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Vomit.Greek.VaseA specter is haunting Western Culture—the specter of nihilism. Pulled between the nails of fundamentalist dogma and liberal tolerance, extremist asceticism and capitalist excess, total violence and passive peace, Truth is stretched, ripped apart like Jesus on the cross, Damiens on the quartering table, or Oprah in the pilates machine. But the tearing of the limbs and flesh reveals nothing human inside—organs, heart, a soul—only abyss. The Last Man reigns.

A suicide bomber blows herself up in the market. The negation of the body, hers and the bodies of others, an affirmation of the idea. Something. Some “thing.” No thing. Through the nothing-ness, the absolute emerges. But as what? Just that—Death and Nothing-ness.

At the same moment, the actress vomits into the toilet so that she may fit into the dress and exemplify Beauty. She too is at war, facing the explosions of the camera bulbs as she walks down the red carpet, trying to affirm her self in and through these negatives. As her image expands, her body withers, until all that’s left is the simulacra. Death and Nothing-ness.

A recovering addict, having stood, toes hanging, over the canyon of annihilation, decides to live, finding solace and recovery in meditation. He foregoes all that is Dionysian and begins to worship at the altar of Apollo. A simple diet of juice (flesh ripped apart, pulp squeezed) and breathing (the nourishment of ether). He turns away from the world, toward the oceanic “AUM” of the Cosmos. He travels to Tibet, climbs the Himalayas to the sacred temple, and is never seen or heard again. Ascension. Enlightenment. Departure. Gone. Death and Nothing-ness.
Execution of Damiens
The Wall St. wizard, making billions from hedges that become topiary and fences that surround his mansion, turning it into a fortress, cutting off sightlines from the neighbors—they cannot see he, he cannot see me. Profit from predicting the cycles of scarcity and surplus, increasingly, betting on scarcity. Poverty, famine, drought, melting, melting, melting—he sees the increasing warmth only as the medium of alchemy, that turns all that is natural into coin. He transcends luxury and the cycle of exchange itself, and only lives on his cloud in his Xanadu with his seventy-two virgins. Allahu Akbar. “The point, is ladies and gentlemen that greed, for lack of a better word, is good.” The Platonic “Good.” The God of Abraham. The Gold of Gordon Gekko. All transmuted into the Good-God-Gold. Melting. Melting. Melting. Death and Nothing-ness.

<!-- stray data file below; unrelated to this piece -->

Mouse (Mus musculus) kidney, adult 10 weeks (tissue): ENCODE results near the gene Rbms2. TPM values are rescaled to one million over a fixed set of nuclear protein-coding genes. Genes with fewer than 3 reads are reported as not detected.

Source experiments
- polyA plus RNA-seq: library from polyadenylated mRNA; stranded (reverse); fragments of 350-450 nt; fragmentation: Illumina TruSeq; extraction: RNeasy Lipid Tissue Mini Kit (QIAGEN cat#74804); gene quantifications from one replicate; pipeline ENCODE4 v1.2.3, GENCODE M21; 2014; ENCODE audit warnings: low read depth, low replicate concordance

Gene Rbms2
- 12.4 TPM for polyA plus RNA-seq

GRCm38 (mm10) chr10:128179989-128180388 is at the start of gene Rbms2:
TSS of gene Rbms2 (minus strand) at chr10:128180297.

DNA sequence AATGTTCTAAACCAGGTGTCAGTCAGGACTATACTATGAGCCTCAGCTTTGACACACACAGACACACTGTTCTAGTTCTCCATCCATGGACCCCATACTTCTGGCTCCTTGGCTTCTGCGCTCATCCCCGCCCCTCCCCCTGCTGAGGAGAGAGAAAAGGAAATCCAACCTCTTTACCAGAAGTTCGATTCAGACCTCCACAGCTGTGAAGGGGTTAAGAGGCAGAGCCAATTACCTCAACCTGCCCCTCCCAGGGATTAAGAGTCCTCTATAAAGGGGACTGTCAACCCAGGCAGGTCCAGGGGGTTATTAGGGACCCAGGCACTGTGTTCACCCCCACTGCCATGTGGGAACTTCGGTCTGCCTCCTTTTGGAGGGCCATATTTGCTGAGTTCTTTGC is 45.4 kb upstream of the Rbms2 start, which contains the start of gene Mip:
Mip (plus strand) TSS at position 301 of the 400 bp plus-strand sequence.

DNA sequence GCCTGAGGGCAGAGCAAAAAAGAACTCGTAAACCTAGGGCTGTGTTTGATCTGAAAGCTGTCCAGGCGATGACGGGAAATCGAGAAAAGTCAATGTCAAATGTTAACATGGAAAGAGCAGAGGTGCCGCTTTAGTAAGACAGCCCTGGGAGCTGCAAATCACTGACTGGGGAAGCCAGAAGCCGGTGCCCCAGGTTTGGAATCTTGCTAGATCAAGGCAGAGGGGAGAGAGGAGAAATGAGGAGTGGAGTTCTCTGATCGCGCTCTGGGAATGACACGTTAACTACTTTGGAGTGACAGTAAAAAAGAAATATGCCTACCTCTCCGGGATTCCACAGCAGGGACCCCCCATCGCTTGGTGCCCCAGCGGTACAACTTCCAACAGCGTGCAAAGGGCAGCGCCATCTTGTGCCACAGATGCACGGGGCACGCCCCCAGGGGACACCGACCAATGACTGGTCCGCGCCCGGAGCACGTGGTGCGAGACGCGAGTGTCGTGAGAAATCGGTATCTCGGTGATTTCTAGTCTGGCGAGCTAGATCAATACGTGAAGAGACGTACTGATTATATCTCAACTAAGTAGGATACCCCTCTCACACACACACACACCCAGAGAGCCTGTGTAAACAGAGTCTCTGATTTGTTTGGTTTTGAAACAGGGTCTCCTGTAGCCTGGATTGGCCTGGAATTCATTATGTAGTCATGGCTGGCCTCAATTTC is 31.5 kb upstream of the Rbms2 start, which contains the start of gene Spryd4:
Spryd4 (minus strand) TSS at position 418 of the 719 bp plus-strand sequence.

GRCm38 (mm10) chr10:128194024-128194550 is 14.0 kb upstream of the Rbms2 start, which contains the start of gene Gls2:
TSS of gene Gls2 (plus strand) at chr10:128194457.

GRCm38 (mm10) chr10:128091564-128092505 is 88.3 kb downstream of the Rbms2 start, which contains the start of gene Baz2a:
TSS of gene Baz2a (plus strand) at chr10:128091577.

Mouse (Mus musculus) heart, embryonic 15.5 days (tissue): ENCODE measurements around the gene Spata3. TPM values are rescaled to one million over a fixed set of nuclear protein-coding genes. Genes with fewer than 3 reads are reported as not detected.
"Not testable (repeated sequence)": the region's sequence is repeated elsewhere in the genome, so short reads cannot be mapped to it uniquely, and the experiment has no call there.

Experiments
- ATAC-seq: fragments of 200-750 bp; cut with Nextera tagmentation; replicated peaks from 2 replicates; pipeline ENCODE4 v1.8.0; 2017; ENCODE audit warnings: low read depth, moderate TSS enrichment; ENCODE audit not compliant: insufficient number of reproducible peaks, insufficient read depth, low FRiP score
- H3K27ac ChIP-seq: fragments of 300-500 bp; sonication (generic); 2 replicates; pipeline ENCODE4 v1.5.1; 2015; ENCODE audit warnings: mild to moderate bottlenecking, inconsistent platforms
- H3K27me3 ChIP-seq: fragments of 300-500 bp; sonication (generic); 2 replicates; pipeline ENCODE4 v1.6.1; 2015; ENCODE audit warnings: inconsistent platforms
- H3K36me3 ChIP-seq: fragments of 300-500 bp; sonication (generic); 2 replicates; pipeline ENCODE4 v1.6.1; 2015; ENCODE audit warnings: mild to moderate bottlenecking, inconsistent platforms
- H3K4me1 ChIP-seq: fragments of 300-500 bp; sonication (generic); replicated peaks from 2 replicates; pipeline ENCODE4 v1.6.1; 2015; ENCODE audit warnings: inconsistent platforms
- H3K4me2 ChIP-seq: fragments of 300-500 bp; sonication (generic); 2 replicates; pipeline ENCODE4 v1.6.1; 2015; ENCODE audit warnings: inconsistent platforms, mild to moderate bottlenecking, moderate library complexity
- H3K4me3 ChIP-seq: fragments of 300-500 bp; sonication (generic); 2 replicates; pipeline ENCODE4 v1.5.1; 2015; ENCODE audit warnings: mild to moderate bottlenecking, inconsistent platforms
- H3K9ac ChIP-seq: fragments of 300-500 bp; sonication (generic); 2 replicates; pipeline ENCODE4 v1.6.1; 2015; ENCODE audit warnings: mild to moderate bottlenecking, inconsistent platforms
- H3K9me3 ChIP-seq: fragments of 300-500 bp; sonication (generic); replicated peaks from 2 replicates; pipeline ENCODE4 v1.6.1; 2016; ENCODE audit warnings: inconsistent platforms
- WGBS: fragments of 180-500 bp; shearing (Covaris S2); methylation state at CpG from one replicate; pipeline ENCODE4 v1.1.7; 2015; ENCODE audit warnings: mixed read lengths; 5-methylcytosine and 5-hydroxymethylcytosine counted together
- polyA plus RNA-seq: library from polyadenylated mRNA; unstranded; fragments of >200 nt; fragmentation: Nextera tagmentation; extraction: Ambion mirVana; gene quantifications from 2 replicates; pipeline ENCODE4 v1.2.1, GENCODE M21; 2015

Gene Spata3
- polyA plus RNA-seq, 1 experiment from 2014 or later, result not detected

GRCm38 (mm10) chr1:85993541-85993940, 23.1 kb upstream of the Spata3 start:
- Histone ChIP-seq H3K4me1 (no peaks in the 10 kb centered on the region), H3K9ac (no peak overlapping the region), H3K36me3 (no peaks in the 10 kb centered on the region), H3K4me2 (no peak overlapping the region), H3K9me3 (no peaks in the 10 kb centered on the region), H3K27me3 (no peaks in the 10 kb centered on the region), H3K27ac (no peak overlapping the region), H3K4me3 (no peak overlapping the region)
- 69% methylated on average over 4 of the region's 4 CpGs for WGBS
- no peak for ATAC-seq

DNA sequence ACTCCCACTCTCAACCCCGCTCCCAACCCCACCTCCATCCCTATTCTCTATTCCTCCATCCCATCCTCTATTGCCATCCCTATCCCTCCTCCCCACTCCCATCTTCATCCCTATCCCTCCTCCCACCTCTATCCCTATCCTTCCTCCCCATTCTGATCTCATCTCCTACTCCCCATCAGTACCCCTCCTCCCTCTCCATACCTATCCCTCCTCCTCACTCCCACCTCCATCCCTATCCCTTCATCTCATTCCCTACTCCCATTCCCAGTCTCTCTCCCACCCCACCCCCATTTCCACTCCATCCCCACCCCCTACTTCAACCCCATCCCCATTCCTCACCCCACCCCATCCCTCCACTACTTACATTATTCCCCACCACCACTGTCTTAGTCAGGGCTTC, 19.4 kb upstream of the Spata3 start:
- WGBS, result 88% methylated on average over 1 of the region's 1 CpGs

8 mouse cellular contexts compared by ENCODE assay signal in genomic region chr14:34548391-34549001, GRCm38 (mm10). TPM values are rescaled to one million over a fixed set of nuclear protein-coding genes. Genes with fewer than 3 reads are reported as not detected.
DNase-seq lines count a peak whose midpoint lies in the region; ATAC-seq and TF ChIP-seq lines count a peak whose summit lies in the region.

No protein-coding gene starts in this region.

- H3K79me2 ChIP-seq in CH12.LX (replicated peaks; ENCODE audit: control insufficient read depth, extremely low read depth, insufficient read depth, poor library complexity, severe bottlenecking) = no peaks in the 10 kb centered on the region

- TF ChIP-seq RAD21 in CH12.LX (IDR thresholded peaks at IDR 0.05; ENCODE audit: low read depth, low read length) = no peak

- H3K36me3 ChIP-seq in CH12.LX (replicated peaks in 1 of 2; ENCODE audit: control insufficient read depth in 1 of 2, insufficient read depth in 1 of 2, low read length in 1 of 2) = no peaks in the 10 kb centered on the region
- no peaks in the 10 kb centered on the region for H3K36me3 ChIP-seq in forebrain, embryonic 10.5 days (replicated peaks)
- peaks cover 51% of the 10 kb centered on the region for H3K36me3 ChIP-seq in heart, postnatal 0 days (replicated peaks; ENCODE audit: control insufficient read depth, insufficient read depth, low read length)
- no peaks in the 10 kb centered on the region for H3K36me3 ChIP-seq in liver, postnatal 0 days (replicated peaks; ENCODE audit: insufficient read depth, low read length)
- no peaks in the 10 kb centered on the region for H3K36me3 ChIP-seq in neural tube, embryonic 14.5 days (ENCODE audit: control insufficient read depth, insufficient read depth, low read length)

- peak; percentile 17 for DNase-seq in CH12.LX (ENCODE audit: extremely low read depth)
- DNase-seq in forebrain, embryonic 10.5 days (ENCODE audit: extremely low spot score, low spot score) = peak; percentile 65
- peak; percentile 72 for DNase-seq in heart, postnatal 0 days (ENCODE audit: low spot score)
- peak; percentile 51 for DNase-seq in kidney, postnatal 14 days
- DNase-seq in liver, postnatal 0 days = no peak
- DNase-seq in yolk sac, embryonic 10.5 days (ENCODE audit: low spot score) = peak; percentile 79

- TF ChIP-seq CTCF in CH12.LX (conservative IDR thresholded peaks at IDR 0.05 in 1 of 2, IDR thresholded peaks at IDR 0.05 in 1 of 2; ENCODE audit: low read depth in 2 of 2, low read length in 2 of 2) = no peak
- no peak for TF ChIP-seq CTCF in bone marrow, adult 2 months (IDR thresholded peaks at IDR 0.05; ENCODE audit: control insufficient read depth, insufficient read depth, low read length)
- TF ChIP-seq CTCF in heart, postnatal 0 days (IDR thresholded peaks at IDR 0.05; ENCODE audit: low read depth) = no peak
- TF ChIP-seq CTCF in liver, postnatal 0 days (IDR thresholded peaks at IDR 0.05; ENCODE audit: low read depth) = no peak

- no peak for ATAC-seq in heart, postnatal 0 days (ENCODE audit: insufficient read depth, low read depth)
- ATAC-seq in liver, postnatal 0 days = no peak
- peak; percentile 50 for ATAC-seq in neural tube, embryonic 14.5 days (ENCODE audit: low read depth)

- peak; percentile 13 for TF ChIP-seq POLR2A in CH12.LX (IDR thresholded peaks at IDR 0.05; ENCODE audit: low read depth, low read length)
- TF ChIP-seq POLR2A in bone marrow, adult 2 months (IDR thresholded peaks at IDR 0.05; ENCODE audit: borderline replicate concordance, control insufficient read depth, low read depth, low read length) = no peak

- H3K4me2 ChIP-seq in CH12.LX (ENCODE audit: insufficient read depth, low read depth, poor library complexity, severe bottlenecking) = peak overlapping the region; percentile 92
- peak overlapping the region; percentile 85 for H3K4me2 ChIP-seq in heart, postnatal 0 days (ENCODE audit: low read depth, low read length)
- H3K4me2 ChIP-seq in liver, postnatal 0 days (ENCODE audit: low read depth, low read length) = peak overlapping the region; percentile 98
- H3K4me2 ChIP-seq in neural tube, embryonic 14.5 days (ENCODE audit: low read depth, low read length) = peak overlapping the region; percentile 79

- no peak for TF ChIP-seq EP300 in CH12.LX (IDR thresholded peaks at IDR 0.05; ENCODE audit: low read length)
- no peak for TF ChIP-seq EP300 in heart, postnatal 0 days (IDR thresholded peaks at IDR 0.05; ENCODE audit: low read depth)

Nihilism lives. The human chooses this nothing, and it becomes the τέλος, an ἐντελής that guides the self to its own destruction. Inside the code of survival is its own negation, which is to say, its own truth. We pull back the veil of Sophia, and see that her face is the most radiant Beauty precisely because it is not there.

© anthamatten 2015


Cage Against the Machine

The voice of alatheia is the sound of silence.


Zizeck, Against the Grain

Slavoj Zizek on Against the Grain



…and though eudaimonia is usually translated as “happiness,” this translation is very misleading because what we mean by happiness now is nearly diametrically opposed to Aristotle’s notion of eudaimonia. First, when we ask “Are you happy?” we usually mean, “Are you feeling happy?” That is, we equate happiness with the emotion of the moment, a mere feeling, a psychological state. For Aristotle, however, happiness points to a whole, one’s overall being, the totality of one’s life, eventually an entire life. Though we may be happy at this moment, that is, feeling good, etc., given the outlook of our whole life–what it has been, where we are, where we are going–it may be the case that we are absolutely miserable, alienated, cynical, already dead. Likewise, though at the moment, I may feel depressed, angry, tired, etc., if the question is posed about the life independent of the individual moments that make it up, then one may in fact be happy (in fact, the conditions for the possibility of that happiness are precisely these moments of diremption, of enduring the pain, growing in and through it).

Secondly, the common usage of happiness is determined by things, stuff, the material world. Happiness is equated to a pay check, the things one has or will have.

momentary feeling vs. a whole life
things (material) v. habits of virtue
static vs. developing
individual v. social

Indeed, Aristotle wants us to move beyond the mere nutritive or apetitive fulfilment of the plant or animal soul, but, Aristotle, eternal biologist, forever wedded to the soil, retains the nutritive, botanical metaphors even when talking about a human soul. that is, to know if a human is happy, one must interrogate that soul like one would interrogate an acorn, asking the very same questions: are you growing? are your leaves green? do you draw nourishment from good soil? are your producing seeds and blooms? is your trunk strong? did you withstand the storm? will you live for another season?

By their fruits you will know them. Do people pick grapes from thornbushes, or figs from thistles? Just so, every good tree bears good fruit, and a rotten tree bears bad fruit. A good tree cannot bear bad fruit, nor can a rotten tree bear good fruit. Every tree that does not bear good fruit will be cut down and thrown into the fire. So by their fruits you will know them.